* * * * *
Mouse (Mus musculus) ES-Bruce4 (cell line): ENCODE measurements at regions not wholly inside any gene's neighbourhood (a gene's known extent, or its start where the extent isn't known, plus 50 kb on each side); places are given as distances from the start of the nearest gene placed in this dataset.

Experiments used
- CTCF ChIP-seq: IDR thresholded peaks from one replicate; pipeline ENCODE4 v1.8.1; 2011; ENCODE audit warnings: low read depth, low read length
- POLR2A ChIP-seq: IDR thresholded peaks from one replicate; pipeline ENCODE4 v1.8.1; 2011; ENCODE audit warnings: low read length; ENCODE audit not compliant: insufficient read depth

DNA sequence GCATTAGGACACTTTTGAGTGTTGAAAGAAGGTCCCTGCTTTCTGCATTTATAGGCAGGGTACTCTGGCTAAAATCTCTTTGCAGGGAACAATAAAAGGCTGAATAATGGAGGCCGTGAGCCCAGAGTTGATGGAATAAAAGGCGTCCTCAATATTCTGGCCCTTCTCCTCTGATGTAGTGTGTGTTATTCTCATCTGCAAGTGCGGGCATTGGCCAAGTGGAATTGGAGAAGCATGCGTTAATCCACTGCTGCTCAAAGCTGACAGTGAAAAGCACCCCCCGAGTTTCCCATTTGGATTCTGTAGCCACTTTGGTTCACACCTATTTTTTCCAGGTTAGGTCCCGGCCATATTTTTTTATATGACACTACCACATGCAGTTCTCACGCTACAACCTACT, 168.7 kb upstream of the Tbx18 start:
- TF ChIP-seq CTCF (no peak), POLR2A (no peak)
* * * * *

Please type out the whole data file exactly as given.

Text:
Mouse (Mus musculus) ES-Bruce4 (cell line): ENCODE measurements at regions not wholly inside any gene's neighbourhood (a gene's known extent, or its start where the extent isn't known, plus 50 kb on each side); places are given as distances from the start of the nearest gene placed in this dataset.

Experiments used
- CTCF ChIP-seq: IDR thresholded peaks from one replicate; pipeline ENCODE4 v1.8.1; 2011; ENCODE audit warnings: low read depth, low read length
- POLR2A ChIP-seq: IDR thresholded peaks from one replicate; pipeline ENCODE4 v1.8.1; 2011; ENCODE audit warnings: low read length; ENCODE audit not compliant: insufficient read depth

DNA sequence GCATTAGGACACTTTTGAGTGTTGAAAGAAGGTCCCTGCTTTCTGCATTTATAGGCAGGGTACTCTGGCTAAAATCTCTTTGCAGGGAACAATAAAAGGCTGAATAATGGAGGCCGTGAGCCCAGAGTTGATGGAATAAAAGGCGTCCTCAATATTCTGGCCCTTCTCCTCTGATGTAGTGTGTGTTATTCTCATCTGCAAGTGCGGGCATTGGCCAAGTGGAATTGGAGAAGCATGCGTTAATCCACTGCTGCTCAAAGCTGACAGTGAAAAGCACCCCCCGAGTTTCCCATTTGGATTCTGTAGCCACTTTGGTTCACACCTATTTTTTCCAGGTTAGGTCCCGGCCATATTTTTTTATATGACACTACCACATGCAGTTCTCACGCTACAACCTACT, 168.7 kb upstream of the Tbx18 start:
- TF ChIP-seq CTCF (no peak), POLR2A (no peak)